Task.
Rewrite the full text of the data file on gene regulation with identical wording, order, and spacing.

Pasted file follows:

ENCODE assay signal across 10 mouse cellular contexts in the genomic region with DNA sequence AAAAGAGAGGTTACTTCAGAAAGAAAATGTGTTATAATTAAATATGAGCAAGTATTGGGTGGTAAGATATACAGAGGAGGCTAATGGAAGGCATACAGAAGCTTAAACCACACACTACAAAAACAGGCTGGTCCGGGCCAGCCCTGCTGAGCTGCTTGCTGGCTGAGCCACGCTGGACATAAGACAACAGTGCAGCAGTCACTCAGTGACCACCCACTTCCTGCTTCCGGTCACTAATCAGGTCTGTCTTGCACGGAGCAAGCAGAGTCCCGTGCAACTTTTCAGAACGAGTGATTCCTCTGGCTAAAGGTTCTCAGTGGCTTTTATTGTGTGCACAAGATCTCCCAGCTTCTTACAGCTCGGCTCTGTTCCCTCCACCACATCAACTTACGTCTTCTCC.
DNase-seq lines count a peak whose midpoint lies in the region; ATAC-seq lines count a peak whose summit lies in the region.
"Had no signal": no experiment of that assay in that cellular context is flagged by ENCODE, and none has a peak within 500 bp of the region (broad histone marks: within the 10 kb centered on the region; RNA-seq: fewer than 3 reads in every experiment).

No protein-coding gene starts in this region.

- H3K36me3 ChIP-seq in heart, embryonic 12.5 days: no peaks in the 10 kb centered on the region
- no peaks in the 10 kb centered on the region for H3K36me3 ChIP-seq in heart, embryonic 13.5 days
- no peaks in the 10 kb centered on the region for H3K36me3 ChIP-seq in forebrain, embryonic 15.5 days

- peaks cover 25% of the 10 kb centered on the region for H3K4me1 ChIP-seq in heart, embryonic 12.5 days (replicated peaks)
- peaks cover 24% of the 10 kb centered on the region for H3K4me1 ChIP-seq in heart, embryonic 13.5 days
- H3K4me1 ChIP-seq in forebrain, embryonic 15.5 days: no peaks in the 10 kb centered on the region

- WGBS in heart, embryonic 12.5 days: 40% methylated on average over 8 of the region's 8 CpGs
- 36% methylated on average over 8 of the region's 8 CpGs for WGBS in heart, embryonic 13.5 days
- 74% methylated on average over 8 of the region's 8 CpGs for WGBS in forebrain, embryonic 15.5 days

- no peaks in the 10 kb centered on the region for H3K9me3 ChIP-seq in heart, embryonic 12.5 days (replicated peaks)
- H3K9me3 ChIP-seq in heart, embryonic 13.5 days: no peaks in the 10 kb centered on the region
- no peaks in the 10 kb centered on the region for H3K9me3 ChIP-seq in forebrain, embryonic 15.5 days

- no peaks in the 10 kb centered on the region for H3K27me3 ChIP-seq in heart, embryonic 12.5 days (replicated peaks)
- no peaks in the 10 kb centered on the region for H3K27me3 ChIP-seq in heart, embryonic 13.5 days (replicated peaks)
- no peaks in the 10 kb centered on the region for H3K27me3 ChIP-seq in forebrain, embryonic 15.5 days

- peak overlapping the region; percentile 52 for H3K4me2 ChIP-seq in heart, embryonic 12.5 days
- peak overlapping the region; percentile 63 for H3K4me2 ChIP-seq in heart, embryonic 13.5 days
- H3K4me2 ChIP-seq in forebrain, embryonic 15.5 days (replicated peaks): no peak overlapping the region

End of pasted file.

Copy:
ENCODE assay signal across 10 mouse cellular contexts in the genomic region with DNA sequence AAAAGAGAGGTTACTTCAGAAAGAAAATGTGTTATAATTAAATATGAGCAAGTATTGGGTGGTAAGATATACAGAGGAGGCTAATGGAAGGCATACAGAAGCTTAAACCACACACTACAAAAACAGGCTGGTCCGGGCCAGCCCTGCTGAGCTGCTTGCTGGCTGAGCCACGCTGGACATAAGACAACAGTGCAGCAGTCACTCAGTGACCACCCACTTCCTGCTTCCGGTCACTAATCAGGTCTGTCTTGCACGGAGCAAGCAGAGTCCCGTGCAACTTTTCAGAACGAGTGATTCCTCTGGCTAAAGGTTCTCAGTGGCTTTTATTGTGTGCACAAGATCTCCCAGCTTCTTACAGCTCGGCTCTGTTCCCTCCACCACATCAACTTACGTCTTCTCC.
DNase-seq lines count a peak whose midpoint lies in the region; ATAC-seq lines count a peak whose summit lies in the region.
"Had no signal": no experiment of that assay in that cellular context is flagged by ENCODE, and none has a peak within 500 bp of the region (broad histone marks: within the 10 kb centered on the region; RNA-seq: fewer than 3 reads in every experiment).

No protein-coding gene starts in this region.

- H3K36me3 ChIP-seq in heart, embryonic 12.5 days: no peaks in the 10 kb centered on the region
- no peaks in the 10 kb centered on the region for H3K36me3 ChIP-seq in heart, embryonic 13.5 days
- no peaks in the 10 kb centered on the region for H3K36me3 ChIP-seq in forebrain, embryonic 15.5 days

- peaks cover 25% of the 10 kb centered on the region for H3K4me1 ChIP-seq in heart, embryonic 12.5 days (replicated peaks)
- peaks cover 24% of the 10 kb centered on the region for H3K4me1 ChIP-seq in heart, embryonic 13.5 days
- H3K4me1 ChIP-seq in forebrain, embryonic 15.5 days: no peaks in the 10 kb centered on the region

- WGBS in heart, embryonic 12.5 days: 40% methylated on average over 8 of the region's 8 CpGs
- 36% methylated on average over 8 of the region's 8 CpGs for WGBS in heart, embryonic 13.5 days
- 74% methylated on average over 8 of the region's 8 CpGs for WGBS in forebrain, embryonic 15.5 days

- no peaks in the 10 kb centered on the region for H3K9me3 ChIP-seq in heart, embryonic 12.5 days (replicated peaks)
- H3K9me3 ChIP-seq in heart, embryonic 13.5 days: no peaks in the 10 kb centered on the region
- no peaks in the 10 kb centered on the region for H3K9me3 ChIP-seq in forebrain, embryonic 15.5 days

- no peaks in the 10 kb centered on the region for H3K27me3 ChIP-seq in heart, embryonic 12.5 days (replicated peaks)
- no peaks in the 10 kb centered on the region for H3K27me3 ChIP-seq in heart, embryonic 13.5 days (replicated peaks)
- no peaks in the 10 kb centered on the region for H3K27me3 ChIP-seq in forebrain, embryonic 15.5 days

- peak overlapping the region; percentile 52 for H3K4me2 ChIP-seq in heart, embryonic 12.5 days
- peak overlapping the region; percentile 63 for H3K4me2 ChIP-seq in heart, embryonic 13.5 days
- H3K4me2 ChIP-seq in forebrain, embryonic 15.5 days (replicated peaks): no peak overlapping the region